Friday, 30 October 2015

87. Redesigning the council meeting: My #Notwestminster pitch

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This post is some initial thoughts for my Notwestminster workshop pitch (by the way - you have until 23 November if you want to pitch something - first batch of tickets are available 2 November @ 11.00 details here).

I want to do something about the local democracy design challenge on social council meetings:
Council meetings discuss many issues that affect people yet they are poorly attended by the public and often pass unnoticed.  How can we get people to take part in council meetings so that they can be involved in debates that affect them?
By Council meetings I mean all of those meetings taking place in town halls that are formally open to the public.  Full council meetings, planning meetings, scrutiny meetings etc etc.  Problem is that the public just aren't that into them.

Lots of councils use webcasting and social media to encourage greater engagement which is great but doesn't quite do it.

I think Dominic Campbell captured the problem when he suggested at a Govcampcymru session that communication is not the issue - It's the product that needs to be changed.

Colin Copus has described council meetings as being theatres of representation.  This neatly captures the way in which councillors 'perform' for the public in meetings. But not that many are buying tickets.

Councils meetings do look a bit strange to the outside world.  Odd rules of procedure, hard to decipher reports and difficult to follow debates take them about as far away from a contemporary media production as you could possibly get.  I think it is safe to say that they would be as recognisable to someone living in the 1930s as to someone living now.

Of course these are meetings bound by a host of legal requirements but there must be a better way of doing things.

The Rock and Roll democracy session I ran at GovcampCymru came up with a few snazzy ideas including meetings like gigs, with tickets and bars and councillors like rock stars.  People can imagine something better given half a chance.

So I am thinking about a Notwestminster session that asks questions like:

  • What do citizens need from council meetings?
  • What would make people want to get involved?
  • How can meetings be (more?) exciting and entertaining?
  • What could council meetings be like? Gigs? Theatre? X Factor? Question Time?
It would be great to know what you think.

I haven't worked out how the workshop should run so let me know if you have any ideas about that as well.

UPDATE

Vote in the poll to see what metaphor we should use...

6 comments:

Dyfrig said...

Having lost my comment as it doesn't seem to like the Good Practice WAO Wordpress login at the moment, this is really fascinating idea. Completely agree with Dominic Campbell on this. If people aren't motivated to attend an event, why should they watch it on a laptop screen for a few hours? Be really interested to see how people think meetings can be made more accessible and how elected members can be brought on board. Hope the workshop is a big success!

Dave Mckenna said...

Thanks Dyfrig - council meetings as a form of reality TV perhaps? Well, they are really real....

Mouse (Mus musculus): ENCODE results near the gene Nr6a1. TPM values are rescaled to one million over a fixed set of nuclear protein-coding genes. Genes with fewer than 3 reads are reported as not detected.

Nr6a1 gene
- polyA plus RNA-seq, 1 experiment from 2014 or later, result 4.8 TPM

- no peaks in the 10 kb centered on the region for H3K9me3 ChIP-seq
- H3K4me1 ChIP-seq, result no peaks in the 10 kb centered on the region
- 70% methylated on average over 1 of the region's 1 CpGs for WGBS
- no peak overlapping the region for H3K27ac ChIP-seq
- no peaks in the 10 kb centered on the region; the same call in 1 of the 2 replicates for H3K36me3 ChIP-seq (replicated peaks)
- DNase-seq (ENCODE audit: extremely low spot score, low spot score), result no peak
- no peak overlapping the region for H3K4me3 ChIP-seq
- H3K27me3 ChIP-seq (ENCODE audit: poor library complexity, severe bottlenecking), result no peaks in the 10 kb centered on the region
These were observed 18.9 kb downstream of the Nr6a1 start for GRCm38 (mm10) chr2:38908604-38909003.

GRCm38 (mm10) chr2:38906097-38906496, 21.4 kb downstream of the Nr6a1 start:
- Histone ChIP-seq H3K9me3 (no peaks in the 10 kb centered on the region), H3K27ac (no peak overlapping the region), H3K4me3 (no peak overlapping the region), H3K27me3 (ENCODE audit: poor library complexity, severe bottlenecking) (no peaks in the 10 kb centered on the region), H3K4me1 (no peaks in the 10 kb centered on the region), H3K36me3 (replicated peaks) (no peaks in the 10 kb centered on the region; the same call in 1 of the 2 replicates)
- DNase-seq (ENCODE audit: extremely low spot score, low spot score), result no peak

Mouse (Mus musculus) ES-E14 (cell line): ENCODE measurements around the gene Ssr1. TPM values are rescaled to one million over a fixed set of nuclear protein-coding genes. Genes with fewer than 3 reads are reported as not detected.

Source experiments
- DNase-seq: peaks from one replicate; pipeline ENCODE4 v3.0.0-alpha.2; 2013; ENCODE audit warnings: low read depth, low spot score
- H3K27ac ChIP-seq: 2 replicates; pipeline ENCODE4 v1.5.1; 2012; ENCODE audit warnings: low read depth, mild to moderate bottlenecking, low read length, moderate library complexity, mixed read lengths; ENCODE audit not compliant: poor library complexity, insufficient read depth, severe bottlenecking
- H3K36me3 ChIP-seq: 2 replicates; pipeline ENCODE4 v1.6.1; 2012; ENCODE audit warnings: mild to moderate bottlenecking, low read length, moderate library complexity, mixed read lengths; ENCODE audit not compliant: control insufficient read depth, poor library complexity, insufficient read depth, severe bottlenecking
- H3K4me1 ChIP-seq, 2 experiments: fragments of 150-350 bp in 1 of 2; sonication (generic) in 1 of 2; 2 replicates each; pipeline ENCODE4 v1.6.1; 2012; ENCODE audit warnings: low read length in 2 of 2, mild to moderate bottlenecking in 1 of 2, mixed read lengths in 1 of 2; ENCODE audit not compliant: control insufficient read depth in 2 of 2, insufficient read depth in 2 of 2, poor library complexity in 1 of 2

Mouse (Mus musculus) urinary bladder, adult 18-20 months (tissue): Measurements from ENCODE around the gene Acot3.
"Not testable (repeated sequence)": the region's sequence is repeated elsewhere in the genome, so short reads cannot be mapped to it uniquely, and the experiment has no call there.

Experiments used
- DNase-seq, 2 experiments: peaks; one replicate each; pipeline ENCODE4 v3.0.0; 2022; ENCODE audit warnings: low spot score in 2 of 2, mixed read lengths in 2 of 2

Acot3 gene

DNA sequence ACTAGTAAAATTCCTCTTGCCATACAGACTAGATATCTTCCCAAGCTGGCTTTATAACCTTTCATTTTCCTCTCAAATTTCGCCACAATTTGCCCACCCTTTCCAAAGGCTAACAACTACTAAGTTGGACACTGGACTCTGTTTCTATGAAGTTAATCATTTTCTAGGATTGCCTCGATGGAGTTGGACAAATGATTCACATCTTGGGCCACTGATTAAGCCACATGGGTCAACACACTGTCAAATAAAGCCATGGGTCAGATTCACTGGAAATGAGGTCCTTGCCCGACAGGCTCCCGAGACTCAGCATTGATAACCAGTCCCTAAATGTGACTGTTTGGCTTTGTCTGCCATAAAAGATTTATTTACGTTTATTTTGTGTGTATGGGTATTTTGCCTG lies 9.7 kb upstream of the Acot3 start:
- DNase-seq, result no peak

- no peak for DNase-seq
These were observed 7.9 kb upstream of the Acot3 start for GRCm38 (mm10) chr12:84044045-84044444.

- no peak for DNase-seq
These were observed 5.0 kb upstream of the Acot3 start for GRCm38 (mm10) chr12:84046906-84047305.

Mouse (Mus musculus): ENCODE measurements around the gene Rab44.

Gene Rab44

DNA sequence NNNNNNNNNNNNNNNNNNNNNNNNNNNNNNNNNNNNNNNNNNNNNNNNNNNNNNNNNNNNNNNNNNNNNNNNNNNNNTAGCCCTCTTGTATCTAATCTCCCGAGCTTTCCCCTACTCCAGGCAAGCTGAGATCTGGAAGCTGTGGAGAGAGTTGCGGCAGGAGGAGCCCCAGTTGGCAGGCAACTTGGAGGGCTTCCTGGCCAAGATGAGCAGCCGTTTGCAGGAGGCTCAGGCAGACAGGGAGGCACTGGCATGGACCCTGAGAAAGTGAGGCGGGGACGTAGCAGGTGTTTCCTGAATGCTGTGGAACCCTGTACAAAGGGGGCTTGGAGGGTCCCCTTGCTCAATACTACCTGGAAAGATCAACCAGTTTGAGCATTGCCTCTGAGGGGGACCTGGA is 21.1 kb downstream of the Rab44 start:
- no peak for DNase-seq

Ed Hammond said...

A colleague of mine did a Master's thesis on political "performance" in council committees - how people perform set roles, which they rehearse and repeat at meeting after meeting. It's a fascinating read...

I do think that we can do more to make council meetings more exciting and interesting - starting with the question of why we convene them in the first place. If legal requirements were suddenly removed what would be the justification for continuing with them? Would that provoke us to design different methods to achieve the same ends? I think the opportunities to do different things with full council meetings are significant - I've always thought that as the crucible for local democracy, full council should operate more like a deliberative assembly rather than as the forum for empty political posturing it is now in many place (for clarity, I've got no problem with political posturing itself, just that when exercised at full council it is *particularly* pointless).

Unknown said...

Hi Dave,

I'm about to send you an email about something else, and have just put in my own proposal for a workshop on digestible democracy, so have been having a read.

On how you might run your workshop, if it were me I would:
* Come along with a list of what you might want out of such redesigned meetings. Agree say the top three for those attending.
* Come along with a list of models, theatre, reality TV etc, as you have already listed
* Match models against criteria
* Discuss how the best scoring model could be enhanced to do even better

Just about doable in 50 minutes!

All my best

Perry Walker

Dave Mckenna said...

Hi Ed,
(Not sure how I missed this - must change my settings!)
I do love the 'would we still do this if we weren't legally required to?' question.

I suppose the political posturing might be the starting point for something much more exciting - the sort of thing that TV reality shows are much better at...

Dave Mckenna said...

Thanks Perry - I like the approach. I was thinking about identifying the best model before the workshop by survey or similar and then using the time to explore how councils meetings would work if they were more like X.

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